Mantecados de Almendra

Rich Christmas Almond Biscuits


Preparation info

  • Difficulty


  • Makes


Appears in


By Frank Camorra and Richard Cornish

Published 2007

  • About

Someone once asked me if butter instead of lard could be used to make mantecados and I answered, ‘No. Of course not! Make shortbreads if you like butter!’ I must have been feeling quite unseasonably belligerent that day, as mantecados are a traditional Christmas treat. But lard is the traditional shortening to make mantecados. Lard is rendered pork fat and is still popular in Spanish cooking. Lard has only very recently disappeared from Anglo-Saxon cooking and it is interesting to note that suet (kidney fat) is still used in some Christmas pudding recipes. Lard gives a great depth of flavour and another dimension to pastries. It highlights the sugar and the spice and, despite any preconceptions people might have, it leaves the palate feeling cleaner than if butter were used. My family never makes this biscuit at any other time of the year, so when I taste that lard flavour with the almonds and the hint of anis it can be no other season. In my mind, without lard there could be no mantecados. Without mantecados there would be no Christmas. It would be like New York without snow or Bondi Beach without backpackers. Yes of course you could make this recipe with butter but you would not be making mantecados, you’d be making almond shortbread.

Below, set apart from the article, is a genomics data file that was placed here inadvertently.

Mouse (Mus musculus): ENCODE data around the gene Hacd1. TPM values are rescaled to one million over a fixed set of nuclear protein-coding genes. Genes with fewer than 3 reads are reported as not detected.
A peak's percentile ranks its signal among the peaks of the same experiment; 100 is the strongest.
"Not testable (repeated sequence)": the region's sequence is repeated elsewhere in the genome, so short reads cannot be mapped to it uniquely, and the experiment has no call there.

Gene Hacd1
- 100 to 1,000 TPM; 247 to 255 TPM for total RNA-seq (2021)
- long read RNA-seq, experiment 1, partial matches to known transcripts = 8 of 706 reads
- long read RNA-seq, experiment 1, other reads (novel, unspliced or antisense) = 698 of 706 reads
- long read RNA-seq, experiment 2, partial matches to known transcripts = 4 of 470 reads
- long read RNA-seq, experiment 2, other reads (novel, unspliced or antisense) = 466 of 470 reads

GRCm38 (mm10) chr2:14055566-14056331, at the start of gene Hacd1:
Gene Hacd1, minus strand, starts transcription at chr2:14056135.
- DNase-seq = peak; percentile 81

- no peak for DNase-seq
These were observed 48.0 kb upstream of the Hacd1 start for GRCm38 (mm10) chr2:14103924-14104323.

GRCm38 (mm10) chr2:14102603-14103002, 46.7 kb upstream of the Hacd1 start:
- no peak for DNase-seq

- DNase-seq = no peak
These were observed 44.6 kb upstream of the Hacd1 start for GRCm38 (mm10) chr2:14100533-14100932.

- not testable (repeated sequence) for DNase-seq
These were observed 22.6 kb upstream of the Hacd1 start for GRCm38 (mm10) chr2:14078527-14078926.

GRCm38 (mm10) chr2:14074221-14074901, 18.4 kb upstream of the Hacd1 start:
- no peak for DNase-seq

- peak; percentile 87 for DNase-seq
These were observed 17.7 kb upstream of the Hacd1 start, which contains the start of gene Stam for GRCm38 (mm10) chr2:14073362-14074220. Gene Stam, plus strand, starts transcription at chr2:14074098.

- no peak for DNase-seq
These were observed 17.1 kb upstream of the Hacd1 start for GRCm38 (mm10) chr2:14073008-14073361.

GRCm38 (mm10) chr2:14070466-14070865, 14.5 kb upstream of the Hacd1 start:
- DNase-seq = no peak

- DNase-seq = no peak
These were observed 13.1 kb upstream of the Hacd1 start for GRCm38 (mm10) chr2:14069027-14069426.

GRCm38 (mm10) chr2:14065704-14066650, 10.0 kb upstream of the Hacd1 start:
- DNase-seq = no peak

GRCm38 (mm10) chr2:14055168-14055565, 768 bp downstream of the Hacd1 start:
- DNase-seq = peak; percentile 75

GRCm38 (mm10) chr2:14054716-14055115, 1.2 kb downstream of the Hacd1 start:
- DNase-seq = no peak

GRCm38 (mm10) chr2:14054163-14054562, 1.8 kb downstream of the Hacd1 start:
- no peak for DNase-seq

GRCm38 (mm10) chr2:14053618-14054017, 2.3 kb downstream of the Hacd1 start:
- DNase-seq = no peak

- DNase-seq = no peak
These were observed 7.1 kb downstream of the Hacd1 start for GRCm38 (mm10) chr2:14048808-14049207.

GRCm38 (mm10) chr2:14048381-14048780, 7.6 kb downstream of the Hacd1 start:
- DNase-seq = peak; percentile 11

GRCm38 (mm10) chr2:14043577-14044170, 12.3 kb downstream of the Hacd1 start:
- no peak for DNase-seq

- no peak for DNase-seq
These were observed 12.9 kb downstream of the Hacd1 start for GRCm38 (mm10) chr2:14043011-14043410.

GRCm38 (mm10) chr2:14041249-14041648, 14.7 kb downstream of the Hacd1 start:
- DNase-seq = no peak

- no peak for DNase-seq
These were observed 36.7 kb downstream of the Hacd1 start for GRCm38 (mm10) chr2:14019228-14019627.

• 50 g ( oz) blanched almonds, roasted
  • 2 eggs
  • 125 ml (4 fl oz/½ cup) pure olive oil
  • 115 g (4 oz/½ cup) caster (superfine) sugar
  • 250 g (9 oz) lard, at room temperature
  • 340 g (11¾ oz/ cups) plain (all-purpose) flour
  • rind of 1 lemon
  • 60 ml (2 fl oz/¼ cup) anis liqueur
  • 1 egg, extra, lightly beaten
  • icing (confectioners’) sugar, to dust


Line a baking tray with baking paper. Preheat the oven to 180°C (350°F/Gas 4).

Coarsely grind the almonds in a blender or using a mortar and pestle. Put the almonds into a bowl with the eggs, olive oil, caster sugar, lard, flour, lemon rind and anis and mix well to combine. Roll into 36 balls, slightly smaller than a golf ball, then flatten to discs approximately 1 cm (½ inch) thick. Pat around the edges to make sure the sides are straight.

Place on the baking tray and brush the mantecados with the lightly beaten egg. Bake for 25 minutes, or until lightly browned and cooked through. Allow to cool on a wire rack then roll the mantecados in icing sugar.